There is nothing remarkable about the first son of the Duke and Duchess of Cambridge; nothing remarkable at all. Well, nothing if we overlook that His Royal Highness is third in line to regal ascent in 16 nations, will enjoy a sweet deal on capital gains his entire life and is, in essence, made not of mere flesh but of money and anachronistic hope.

Despite his extreme youth, Prince George is nothing if not remarkable; but in the days following his delivery the British royal family and a compliant international press have been working to build the “unremarkable” narrative. Earlier today, Prince Harry described the heir as “just like all babies”. Just a little later, the Palace announced that “normal” “dad” Prince William would return to work  after “just” a two-week vacation; a period of respite that brings him into line, apparently, with all the “other dads”.

In a cloying cream-horn reheated by The Age, The Telegraph noted His Highness was blessed with parents who understood “normal” and as we watched him grow, we could expect, “a whole new way of being royal”.

The capital gains tax concessions remain but what has changed, apparently, is that George is Normal. Normal. Normal. So is his dad. So is his uncle. And so, naturally, is his mother, who is in fact SO normal that she has, in turn, become remarkable. Which — one suspects — was the media plan all along.

On the portico of her maternity hospital, the middling Duchess did a wonderful job of re-finishing Lady Diana’s pioneering work of “normal”. Whereas the former Princess of Wales had independently and quite unevenly sought a 1990s version of “normal”, this later consort is offering the Palace-approved variety. Diana’s was the sort of normal that wore Versace as it threw its bulimic form down the stairs after extra-marital heartbreak. Cambridge, apparently, is “post-baby-bump” normal.

None of us had seen the post-partum belly referred to as a “post-baby-bump” before this week, but “writers” such as Shelley Hadfield was one of many ready to rebrand damaged tissue with a cute little name. In a “piece” of obsequiousness so errant it would make Rasputin blush, Hadfield’s open letter typifies the pop response to Middleton’s successful hyper-normalisation.

Praised for her courage in standing upright without a foundation garment, the Duchess “may not realise this at the moment (you’ve been a little busy over the past few days), but your public appearance just a day after the future king’s birth has made you an icon for every woman who has ever had a child”.

In an act of confusing piety, Destroy the Joint used its Facebook page to ask its fans if they had ever experienced scrutiny upon giving childbirth; even liberal feminism, it seems, is out to give the Duchess a break. Confusing commentator Laurie Penny has a bet each way in the New Statesman declaring both her loathing for the Monarchy and her compassion for Cambridge as an “object” of media focus. In recent hours, a campaign against OK! magazine has arisen online for its (entirely predictable) report on Cambridge’s Post Baby Body.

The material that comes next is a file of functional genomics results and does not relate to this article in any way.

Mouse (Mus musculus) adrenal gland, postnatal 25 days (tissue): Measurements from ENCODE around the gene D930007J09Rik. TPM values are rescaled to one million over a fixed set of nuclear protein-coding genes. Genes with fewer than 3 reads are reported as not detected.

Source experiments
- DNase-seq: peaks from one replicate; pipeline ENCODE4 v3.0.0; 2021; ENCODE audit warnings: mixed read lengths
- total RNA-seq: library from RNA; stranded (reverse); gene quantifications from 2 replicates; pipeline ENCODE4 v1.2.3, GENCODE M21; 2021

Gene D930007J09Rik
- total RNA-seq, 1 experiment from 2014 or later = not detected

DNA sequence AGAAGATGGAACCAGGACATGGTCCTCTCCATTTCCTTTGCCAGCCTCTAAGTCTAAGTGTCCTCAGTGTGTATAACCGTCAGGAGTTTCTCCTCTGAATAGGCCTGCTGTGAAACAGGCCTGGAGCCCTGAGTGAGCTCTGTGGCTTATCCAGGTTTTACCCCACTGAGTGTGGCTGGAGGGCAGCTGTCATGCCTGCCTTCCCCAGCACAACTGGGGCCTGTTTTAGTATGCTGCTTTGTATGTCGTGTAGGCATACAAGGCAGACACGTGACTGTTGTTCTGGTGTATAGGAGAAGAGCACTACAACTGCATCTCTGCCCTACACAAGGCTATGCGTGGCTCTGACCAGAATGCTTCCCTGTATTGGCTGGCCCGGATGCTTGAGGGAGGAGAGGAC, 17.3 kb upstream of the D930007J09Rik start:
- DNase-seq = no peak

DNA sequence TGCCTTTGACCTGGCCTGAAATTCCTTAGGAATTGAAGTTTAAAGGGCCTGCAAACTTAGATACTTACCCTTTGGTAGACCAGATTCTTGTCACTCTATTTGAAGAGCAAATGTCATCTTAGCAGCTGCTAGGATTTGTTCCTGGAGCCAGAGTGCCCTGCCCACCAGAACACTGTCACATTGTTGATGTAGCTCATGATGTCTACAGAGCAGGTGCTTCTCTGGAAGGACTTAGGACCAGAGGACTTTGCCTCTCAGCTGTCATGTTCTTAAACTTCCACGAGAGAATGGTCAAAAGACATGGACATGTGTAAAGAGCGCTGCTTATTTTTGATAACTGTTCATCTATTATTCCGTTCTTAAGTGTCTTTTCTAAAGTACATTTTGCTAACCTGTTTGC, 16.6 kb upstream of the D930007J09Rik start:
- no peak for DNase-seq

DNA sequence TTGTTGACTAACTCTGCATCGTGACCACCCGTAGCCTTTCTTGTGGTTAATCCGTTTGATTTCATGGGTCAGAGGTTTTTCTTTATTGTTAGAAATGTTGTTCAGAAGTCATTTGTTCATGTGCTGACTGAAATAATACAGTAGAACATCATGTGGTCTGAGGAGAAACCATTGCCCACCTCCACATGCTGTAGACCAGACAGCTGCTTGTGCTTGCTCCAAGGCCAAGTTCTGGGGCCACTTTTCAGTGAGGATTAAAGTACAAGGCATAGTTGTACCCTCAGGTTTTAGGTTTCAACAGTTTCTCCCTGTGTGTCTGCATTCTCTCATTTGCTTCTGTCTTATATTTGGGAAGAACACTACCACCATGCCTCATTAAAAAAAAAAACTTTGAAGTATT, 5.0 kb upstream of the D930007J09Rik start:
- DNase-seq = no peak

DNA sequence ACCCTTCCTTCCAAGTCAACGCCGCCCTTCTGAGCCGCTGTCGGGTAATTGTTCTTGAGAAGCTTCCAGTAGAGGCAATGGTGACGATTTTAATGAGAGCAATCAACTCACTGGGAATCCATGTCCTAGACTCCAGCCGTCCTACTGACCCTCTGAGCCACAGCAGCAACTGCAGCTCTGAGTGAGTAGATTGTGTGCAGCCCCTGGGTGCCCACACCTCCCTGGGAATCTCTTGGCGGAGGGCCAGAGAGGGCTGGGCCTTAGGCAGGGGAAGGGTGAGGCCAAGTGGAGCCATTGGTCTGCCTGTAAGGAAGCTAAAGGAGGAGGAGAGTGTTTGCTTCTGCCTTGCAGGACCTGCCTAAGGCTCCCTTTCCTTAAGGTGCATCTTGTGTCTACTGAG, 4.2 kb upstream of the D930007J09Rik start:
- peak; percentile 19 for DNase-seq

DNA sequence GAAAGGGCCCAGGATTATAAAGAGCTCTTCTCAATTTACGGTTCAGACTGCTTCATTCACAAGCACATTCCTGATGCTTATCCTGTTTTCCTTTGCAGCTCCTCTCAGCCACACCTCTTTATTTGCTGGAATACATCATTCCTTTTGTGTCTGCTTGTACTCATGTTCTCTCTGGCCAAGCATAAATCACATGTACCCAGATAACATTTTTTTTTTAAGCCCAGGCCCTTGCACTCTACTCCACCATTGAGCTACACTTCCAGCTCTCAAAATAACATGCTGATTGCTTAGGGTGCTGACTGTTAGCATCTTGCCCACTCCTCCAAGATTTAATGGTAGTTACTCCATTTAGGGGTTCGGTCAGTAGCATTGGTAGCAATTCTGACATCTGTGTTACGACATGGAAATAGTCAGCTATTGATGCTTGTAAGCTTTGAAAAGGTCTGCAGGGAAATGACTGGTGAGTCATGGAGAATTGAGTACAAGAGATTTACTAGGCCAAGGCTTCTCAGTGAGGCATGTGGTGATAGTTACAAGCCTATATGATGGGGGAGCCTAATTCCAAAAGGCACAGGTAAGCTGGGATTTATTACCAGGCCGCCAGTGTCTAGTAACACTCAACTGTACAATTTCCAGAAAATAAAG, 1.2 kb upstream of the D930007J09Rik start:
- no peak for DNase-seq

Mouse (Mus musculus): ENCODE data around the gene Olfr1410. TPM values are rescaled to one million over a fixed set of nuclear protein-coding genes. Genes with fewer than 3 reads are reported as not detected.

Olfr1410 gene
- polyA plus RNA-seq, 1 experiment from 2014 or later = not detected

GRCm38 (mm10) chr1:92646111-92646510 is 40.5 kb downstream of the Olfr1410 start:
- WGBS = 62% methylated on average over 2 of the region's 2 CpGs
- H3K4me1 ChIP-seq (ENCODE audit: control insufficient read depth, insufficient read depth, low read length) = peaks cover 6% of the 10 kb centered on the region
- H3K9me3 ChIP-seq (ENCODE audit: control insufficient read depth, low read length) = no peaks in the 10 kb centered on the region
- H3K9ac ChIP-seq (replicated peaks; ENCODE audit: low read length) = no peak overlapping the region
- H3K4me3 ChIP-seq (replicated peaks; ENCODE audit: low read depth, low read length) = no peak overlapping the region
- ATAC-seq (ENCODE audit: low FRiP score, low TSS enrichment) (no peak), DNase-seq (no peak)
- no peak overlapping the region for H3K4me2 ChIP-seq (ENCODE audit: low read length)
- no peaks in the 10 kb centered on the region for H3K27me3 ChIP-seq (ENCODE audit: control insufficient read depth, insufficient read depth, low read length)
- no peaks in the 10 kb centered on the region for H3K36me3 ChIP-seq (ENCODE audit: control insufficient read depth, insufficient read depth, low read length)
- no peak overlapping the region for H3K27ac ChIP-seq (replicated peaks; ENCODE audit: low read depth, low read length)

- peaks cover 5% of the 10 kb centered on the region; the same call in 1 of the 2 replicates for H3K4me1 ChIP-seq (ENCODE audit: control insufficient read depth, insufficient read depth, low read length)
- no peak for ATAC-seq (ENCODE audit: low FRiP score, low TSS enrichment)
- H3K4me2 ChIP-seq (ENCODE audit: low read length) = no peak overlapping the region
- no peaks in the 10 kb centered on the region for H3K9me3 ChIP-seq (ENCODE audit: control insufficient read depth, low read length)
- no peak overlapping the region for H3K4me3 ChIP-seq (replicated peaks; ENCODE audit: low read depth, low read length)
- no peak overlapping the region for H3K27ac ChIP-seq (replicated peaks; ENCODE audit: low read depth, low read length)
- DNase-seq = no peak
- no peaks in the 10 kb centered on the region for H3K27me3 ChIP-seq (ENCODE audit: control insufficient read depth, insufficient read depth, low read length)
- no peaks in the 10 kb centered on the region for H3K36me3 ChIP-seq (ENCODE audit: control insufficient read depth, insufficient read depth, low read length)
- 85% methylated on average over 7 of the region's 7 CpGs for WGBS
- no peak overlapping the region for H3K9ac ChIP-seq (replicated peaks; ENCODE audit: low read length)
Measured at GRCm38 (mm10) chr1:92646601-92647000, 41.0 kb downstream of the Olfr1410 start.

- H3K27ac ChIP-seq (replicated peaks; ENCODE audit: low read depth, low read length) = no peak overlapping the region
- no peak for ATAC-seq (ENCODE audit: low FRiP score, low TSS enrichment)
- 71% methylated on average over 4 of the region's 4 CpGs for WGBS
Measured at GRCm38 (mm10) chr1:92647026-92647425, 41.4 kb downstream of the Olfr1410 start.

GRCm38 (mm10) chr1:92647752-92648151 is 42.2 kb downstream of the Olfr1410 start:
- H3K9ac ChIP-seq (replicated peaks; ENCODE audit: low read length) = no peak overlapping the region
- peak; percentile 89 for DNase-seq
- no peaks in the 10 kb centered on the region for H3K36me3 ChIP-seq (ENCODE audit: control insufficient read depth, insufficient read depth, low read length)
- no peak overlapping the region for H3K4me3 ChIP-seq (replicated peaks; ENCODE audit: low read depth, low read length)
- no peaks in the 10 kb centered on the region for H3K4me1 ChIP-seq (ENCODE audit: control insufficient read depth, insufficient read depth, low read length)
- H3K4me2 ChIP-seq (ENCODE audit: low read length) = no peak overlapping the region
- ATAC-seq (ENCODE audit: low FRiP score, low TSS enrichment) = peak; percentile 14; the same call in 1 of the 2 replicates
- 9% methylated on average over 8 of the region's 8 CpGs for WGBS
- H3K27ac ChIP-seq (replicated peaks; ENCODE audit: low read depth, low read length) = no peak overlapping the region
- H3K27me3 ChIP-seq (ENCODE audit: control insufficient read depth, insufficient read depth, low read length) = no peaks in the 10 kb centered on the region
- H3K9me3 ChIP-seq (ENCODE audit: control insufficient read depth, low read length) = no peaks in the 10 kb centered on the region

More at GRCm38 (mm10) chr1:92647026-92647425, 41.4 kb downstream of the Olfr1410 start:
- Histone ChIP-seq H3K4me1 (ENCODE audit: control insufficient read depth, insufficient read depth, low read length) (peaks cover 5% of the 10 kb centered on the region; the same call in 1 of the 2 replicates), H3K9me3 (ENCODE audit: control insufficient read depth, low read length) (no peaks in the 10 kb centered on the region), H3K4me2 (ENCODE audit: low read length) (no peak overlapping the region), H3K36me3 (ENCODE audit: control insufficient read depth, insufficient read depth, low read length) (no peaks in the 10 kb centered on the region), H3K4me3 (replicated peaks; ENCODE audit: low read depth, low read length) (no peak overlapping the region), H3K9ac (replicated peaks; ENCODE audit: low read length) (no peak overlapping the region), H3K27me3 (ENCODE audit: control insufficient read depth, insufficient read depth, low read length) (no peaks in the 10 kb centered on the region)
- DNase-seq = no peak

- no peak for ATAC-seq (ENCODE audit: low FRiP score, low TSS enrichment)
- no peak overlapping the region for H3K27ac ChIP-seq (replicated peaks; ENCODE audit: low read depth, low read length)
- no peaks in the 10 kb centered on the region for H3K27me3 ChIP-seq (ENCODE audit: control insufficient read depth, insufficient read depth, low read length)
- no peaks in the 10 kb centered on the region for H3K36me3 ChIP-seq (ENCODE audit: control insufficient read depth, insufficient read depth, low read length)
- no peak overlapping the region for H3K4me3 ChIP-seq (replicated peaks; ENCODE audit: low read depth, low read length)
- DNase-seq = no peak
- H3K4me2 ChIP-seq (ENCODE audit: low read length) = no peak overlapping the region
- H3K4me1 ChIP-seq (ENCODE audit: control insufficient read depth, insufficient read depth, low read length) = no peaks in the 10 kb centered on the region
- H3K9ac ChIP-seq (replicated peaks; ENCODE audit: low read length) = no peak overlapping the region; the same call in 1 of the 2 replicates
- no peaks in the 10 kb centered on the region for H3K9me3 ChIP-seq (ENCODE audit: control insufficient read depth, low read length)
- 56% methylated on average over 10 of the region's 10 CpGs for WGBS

These items descend into the kind of schlock that would make an afternoon with Oprah seem like a lecture on consequentialism. Read it for nothing but its value in instructing us how “normal” is the new divine.

The divinity of kings has long since evaporated from the British monarchy. We secular consumers weaned at the teat of celebrity can no longer be expected to support the Regent unless he offers us something different; a newer version of divinity. And what he offers — most notably in the present by means of his mother on whose behalf liberal media cheers — is something better than celebrity. It’s “normal”.

And, so cleverly hyper-normal. The new divine is embraced by progressives eager to compare the problems of a princess to their own post-ideology bumps and to Murdoch’s crew now audacious enough to mention the Royal girth.

Cambridge’s temporary bloat is, as the Herald Sun might have it, the hyper-normal “shape of things to come”.

Get Crikey for $1 a week.

Lockdowns are over and BBQs are back! At last, we get to talk to people in real life. But conversation topics outside COVID are so thin on the ground.

Join Crikey and we’ll give you something to talk about. Get your first 12 weeks for $12 to get stories, analysis and BBQ stoppers you won’t see anywhere else.

Peter Fray
Peter Fray
Editor-in-chief of Crikey
12 weeks for just $12.